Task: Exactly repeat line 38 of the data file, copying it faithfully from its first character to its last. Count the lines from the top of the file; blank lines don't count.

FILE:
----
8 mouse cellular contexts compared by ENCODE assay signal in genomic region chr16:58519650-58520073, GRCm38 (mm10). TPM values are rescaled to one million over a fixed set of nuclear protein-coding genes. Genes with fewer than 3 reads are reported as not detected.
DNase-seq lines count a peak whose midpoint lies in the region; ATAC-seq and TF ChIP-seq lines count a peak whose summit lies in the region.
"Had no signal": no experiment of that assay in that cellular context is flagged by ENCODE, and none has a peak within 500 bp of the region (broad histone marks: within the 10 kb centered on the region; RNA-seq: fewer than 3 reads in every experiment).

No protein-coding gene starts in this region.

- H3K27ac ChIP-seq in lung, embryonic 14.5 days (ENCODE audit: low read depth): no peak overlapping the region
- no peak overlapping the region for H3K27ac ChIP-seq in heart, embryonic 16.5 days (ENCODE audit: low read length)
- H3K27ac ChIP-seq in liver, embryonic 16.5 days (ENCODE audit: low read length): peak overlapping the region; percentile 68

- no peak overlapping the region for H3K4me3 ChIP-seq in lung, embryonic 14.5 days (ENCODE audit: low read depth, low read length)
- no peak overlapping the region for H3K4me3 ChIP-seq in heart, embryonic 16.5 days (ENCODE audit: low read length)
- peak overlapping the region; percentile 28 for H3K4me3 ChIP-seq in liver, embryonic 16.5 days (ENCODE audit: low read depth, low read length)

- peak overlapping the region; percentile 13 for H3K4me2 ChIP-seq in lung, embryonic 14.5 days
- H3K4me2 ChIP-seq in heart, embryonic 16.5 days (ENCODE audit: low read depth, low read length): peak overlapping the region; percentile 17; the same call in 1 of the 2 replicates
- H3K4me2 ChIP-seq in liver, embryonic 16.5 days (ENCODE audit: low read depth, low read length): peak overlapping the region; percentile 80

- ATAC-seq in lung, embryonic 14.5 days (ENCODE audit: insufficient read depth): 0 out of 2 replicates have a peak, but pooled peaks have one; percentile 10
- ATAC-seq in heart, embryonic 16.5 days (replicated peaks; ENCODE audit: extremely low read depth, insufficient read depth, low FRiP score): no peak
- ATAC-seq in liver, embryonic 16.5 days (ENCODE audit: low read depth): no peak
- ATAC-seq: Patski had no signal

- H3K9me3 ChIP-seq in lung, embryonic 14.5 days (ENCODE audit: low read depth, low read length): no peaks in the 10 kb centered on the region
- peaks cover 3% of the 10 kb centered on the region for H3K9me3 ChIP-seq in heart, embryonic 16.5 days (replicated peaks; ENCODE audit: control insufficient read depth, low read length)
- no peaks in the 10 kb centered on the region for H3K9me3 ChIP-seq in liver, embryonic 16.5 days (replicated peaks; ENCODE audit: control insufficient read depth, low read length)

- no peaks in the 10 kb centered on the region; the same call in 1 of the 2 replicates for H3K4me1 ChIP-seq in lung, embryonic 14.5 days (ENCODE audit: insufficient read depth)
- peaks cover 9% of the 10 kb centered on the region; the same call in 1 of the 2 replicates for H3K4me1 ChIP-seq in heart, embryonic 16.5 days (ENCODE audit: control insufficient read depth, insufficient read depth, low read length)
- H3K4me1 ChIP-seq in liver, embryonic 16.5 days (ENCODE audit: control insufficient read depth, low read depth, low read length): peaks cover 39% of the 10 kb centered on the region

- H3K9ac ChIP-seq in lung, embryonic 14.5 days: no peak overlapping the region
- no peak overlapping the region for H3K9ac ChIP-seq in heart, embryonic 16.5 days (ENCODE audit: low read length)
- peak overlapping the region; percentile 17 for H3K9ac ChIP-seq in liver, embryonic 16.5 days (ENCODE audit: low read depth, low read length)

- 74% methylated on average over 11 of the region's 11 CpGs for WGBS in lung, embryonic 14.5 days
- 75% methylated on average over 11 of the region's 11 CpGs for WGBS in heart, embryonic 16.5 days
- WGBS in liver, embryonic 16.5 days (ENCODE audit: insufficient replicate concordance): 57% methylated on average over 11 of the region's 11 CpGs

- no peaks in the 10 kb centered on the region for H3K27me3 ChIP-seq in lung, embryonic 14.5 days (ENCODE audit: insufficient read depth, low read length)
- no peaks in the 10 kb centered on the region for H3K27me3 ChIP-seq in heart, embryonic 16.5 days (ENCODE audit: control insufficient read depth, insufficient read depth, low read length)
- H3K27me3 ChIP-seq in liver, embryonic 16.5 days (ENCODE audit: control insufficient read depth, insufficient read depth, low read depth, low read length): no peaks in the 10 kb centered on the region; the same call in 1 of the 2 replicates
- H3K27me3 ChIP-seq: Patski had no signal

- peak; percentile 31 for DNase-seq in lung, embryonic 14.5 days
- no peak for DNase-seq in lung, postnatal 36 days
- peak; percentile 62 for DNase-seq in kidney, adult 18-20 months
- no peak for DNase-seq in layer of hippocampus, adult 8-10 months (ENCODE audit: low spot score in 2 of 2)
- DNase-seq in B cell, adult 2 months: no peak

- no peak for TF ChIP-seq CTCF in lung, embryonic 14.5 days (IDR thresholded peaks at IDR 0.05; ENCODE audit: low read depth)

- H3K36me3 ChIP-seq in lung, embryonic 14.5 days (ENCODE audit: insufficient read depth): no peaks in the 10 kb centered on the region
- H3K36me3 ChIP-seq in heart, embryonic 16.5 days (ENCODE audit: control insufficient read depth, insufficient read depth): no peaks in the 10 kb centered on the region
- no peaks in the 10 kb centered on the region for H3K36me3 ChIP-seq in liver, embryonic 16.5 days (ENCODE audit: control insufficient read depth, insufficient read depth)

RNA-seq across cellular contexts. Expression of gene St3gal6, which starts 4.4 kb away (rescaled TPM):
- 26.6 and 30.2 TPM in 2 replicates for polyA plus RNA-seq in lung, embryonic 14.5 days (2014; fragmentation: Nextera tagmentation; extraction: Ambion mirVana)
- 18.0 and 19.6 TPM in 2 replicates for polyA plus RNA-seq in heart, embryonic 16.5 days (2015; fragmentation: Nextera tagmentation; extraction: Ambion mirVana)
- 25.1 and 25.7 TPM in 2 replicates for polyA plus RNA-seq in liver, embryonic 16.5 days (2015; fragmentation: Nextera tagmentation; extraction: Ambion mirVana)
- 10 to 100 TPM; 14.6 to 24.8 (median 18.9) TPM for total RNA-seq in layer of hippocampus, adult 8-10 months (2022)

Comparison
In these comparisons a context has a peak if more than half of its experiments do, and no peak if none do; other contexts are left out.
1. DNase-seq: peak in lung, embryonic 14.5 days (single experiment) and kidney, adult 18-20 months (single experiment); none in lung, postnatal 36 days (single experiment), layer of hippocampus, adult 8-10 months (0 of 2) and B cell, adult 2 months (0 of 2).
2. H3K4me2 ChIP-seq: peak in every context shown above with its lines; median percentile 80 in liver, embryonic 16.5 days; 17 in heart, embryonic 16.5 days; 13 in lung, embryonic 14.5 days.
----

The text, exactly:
- DNase-seq in B cell, adult 2 months: no peak